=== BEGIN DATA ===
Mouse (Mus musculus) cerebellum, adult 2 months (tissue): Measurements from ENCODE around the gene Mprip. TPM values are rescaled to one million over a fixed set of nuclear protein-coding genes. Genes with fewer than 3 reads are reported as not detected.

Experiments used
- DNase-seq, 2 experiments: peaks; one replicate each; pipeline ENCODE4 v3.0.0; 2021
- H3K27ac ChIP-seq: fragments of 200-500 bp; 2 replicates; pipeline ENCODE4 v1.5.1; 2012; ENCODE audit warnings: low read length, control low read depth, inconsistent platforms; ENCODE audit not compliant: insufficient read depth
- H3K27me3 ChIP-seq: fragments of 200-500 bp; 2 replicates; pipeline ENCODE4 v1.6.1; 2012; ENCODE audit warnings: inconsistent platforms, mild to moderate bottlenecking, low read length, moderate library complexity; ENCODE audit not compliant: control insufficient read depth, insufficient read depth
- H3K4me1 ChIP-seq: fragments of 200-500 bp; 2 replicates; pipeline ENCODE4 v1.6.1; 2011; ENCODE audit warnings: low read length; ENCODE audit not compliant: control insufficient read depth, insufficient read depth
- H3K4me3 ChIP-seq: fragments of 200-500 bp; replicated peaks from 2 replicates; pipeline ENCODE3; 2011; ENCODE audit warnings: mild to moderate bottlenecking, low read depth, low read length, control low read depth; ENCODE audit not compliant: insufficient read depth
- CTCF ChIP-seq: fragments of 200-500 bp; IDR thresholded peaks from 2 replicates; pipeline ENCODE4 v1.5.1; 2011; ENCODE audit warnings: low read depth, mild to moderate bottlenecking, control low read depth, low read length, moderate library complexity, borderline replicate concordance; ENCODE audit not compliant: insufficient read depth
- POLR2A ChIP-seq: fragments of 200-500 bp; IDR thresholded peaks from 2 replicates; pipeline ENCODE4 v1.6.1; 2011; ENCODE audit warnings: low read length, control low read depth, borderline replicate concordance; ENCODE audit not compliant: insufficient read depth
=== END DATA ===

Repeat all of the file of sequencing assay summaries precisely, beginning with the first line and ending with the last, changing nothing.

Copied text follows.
Mouse (Mus musculus) cerebellum, adult 2 months (tissue): Measurements from ENCODE around the gene Mprip. TPM values are rescaled to one million over a fixed set of nuclear protein-coding genes. Genes with fewer than 3 reads are reported as not detected.

Experiments used
- DNase-seq, 2 experiments: peaks; one replicate each; pipeline ENCODE4 v3.0.0; 2021
- H3K27ac ChIP-seq: fragments of 200-500 bp; 2 replicates; pipeline ENCODE4 v1.5.1; 2012; ENCODE audit warnings: low read length, control low read depth, inconsistent platforms; ENCODE audit not compliant: insufficient read depth
- H3K27me3 ChIP-seq: fragments of 200-500 bp; 2 replicates; pipeline ENCODE4 v1.6.1; 2012; ENCODE audit warnings: inconsistent platforms, mild to moderate bottlenecking, low read length, moderate library complexity; ENCODE audit not compliant: control insufficient read depth, insufficient read depth
- H3K4me1 ChIP-seq: fragments of 200-500 bp; 2 replicates; pipeline ENCODE4 v1.6.1; 2011; ENCODE audit warnings: low read length; ENCODE audit not compliant: control insufficient read depth, insufficient read depth
- H3K4me3 ChIP-seq: fragments of 200-500 bp; replicated peaks from 2 replicates; pipeline ENCODE3; 2011; ENCODE audit warnings: mild to moderate bottlenecking, low read depth, low read length, control low read depth; ENCODE audit not compliant: insufficient read depth
- CTCF ChIP-seq: fragments of 200-500 bp; IDR thresholded peaks from 2 replicates; pipeline ENCODE4 v1.5.1; 2011; ENCODE audit warnings: low read depth, mild to moderate bottlenecking, control low read depth, low read length, moderate library complexity, borderline replicate concordance; ENCODE audit not compliant: insufficient read depth
- POLR2A ChIP-seq: fragments of 200-500 bp; IDR thresholded peaks from 2 replicates; pipeline ENCODE4 v1.6.1; 2011; ENCODE audit warnings: low read length, control low read depth, borderline replicate concordance; ENCODE audit not compliant: insufficient read depth